Walt Whitman

Start Your Free Trial

"The spotted hawk swoops by" completes Whitman's poem, "Song Of Myself." What do lines 7-16 suggest about the theme of Whitman's long, multipart poem? Explain. How is section 52 a fitting conclusion...

"The spotted hawk swoops by" completes Whitman's poem, "Song Of Myself." What do lines 7-16 suggest about the theme of Whitman's long, multipart poem? Explain. How is section 52 a fitting conclusion to the larger work? Explain. 

Expert Answers info

Cleveland Goodman eNotes educator | Certified Educator

calendarEducator since 2016

write249 answers

starTop subjects are Literature and History

Whitman brings his epic masterpiece to a close with section 52. However, if we have learned anything from the poet, there is no true close. Fittingly, the poem ends on a fifty-second section, much as a year would end with a fifty-second week. Whitman's chronicle of life, the universe, and everything parallels the chronology of one calendar year. Yet as it ends with his winter, if we understand his words, we are not somber. Instead, we realize that the cycle will renew, as it always does. Initially the narrator is "accus[ed] of gab and loitering," and "coax[ed] to the vapor and the dusk" by the natural world around that understands his time has come. Yet the narrator does not diminish; he simply disperses into the greater world around:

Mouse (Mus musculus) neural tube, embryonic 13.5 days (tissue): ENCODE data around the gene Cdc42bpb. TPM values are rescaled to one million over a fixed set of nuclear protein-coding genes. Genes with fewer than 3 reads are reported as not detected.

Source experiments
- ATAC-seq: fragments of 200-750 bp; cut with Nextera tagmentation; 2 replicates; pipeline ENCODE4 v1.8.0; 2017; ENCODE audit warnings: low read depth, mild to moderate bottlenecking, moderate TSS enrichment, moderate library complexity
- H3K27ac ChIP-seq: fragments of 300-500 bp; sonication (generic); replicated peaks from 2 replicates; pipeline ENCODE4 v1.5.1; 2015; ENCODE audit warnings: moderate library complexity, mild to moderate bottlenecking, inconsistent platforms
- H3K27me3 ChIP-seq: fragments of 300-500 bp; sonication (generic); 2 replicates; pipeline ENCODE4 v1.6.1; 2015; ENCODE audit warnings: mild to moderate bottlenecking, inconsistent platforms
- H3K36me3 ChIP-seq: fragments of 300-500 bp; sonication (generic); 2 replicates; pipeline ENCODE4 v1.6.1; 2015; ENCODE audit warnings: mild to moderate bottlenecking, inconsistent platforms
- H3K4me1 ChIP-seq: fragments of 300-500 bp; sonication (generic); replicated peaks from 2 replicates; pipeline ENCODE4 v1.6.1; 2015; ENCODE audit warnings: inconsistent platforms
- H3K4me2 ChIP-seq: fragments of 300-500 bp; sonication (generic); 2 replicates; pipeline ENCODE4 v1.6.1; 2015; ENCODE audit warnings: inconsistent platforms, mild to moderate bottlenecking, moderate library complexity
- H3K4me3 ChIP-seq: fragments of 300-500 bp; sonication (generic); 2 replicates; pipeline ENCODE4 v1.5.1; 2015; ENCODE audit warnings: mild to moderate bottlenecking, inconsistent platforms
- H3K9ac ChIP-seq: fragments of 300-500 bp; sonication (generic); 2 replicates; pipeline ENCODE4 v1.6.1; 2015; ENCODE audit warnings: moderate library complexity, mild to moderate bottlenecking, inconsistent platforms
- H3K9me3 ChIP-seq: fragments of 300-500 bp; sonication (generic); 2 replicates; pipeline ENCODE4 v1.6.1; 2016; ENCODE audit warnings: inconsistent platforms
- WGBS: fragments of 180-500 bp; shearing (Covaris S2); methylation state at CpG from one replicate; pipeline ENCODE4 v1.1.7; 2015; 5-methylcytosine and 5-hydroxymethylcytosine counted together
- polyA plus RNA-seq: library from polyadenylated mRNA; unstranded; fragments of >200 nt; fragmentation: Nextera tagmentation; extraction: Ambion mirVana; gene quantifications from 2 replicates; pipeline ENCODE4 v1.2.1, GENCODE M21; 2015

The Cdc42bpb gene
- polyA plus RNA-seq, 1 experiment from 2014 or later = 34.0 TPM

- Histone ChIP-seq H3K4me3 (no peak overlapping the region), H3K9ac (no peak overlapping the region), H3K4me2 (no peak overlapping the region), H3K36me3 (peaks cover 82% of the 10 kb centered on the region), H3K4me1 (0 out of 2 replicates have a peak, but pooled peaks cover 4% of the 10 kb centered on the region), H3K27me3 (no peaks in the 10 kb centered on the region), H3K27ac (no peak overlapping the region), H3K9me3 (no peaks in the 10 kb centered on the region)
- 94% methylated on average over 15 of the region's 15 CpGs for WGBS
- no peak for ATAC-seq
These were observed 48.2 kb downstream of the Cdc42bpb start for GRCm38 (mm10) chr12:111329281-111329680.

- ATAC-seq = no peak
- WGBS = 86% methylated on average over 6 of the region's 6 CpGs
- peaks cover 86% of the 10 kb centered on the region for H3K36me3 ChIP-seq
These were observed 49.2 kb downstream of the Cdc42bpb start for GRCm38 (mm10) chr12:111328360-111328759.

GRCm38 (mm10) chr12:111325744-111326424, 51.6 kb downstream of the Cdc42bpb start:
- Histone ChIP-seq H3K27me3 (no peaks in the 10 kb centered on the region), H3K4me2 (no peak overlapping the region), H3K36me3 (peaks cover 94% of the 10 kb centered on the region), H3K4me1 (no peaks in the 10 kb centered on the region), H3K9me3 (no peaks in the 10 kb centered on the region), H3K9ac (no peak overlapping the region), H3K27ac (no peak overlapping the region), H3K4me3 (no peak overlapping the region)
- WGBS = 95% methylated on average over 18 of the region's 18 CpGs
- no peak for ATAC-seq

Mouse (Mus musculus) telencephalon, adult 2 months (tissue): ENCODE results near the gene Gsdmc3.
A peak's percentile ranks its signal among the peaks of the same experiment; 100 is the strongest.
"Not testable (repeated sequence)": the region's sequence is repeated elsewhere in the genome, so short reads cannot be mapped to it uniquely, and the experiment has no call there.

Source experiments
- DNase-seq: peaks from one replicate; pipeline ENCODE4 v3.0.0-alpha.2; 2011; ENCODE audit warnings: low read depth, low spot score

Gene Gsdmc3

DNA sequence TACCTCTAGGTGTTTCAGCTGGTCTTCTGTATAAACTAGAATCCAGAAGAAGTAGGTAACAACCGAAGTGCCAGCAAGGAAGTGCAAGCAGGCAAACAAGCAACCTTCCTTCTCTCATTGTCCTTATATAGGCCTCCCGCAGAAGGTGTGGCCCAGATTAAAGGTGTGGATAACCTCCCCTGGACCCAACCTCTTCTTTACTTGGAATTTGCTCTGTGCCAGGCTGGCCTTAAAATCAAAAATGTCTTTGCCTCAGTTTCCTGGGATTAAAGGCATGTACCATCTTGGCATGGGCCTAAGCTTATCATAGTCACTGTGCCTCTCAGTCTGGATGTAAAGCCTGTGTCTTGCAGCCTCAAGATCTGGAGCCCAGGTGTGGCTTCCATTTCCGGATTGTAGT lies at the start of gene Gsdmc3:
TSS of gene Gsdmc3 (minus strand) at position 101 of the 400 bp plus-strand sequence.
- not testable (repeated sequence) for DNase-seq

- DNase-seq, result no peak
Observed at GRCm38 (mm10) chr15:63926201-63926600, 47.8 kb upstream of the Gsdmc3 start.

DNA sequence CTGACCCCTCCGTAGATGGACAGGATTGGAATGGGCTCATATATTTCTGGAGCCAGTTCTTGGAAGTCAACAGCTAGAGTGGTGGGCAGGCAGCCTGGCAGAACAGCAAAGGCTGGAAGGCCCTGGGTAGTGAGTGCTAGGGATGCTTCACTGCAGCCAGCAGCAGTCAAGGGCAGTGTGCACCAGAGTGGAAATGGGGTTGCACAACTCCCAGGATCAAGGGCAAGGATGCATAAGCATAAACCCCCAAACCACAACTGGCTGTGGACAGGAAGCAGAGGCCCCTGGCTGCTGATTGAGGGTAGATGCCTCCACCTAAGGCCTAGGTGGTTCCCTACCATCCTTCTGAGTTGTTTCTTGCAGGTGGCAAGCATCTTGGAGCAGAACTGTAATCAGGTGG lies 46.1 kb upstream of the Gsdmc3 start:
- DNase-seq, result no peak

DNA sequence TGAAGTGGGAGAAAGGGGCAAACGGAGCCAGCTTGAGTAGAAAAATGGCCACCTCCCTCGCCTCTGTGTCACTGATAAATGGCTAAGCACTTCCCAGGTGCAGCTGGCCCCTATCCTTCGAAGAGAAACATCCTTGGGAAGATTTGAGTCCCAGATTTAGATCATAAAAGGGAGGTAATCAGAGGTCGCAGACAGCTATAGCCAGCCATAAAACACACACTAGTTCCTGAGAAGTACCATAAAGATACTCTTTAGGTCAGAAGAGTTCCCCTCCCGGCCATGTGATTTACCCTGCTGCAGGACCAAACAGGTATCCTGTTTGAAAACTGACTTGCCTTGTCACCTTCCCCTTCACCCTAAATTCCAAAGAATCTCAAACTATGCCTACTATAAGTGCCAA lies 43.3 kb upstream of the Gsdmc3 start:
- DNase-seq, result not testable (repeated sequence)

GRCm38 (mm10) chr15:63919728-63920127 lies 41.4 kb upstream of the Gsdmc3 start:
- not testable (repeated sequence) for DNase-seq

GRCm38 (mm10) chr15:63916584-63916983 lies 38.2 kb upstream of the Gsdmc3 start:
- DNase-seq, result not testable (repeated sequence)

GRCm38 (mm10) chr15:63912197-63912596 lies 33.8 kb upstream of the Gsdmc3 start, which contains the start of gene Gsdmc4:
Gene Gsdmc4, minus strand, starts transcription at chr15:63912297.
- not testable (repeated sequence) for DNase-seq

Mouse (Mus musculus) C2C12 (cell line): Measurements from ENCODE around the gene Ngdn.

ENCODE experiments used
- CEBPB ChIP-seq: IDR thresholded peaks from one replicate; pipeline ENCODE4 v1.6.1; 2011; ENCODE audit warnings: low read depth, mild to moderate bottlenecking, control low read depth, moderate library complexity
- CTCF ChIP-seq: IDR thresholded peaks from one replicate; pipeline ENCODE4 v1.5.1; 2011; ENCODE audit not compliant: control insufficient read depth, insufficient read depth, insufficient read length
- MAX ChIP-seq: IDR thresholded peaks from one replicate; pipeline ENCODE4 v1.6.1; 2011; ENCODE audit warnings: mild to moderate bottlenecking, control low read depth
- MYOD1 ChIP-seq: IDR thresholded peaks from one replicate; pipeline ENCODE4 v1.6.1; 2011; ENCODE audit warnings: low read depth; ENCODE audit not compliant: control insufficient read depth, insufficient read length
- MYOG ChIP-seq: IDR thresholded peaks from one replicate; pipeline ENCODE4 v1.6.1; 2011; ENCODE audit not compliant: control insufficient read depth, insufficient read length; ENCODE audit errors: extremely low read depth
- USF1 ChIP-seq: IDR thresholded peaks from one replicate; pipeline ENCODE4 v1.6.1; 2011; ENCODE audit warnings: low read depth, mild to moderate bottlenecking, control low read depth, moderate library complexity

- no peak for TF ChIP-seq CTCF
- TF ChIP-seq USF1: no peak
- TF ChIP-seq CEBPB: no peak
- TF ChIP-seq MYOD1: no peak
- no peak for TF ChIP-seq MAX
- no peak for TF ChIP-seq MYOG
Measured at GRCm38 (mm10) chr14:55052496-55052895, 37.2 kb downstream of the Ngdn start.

I depart as air, I shake my white locks at the runaway sun,
I effuse my flesh in eddies, and drift it in lacy jags.
I bequeath myself to the dirt to grow from the grass I love
As the speaker establishes earlier in his poem, there is no true beginning or end....

(The entire section contains 2 answers and 607 words.)

Unlock This Answer Now


check Approved by eNotes Editorial

Eleanora Howe eNotes educator | Certified Educator

calendarEducator since 2016

write653 answers

starTop subjects are Literature and History

check Approved by eNotes Editorial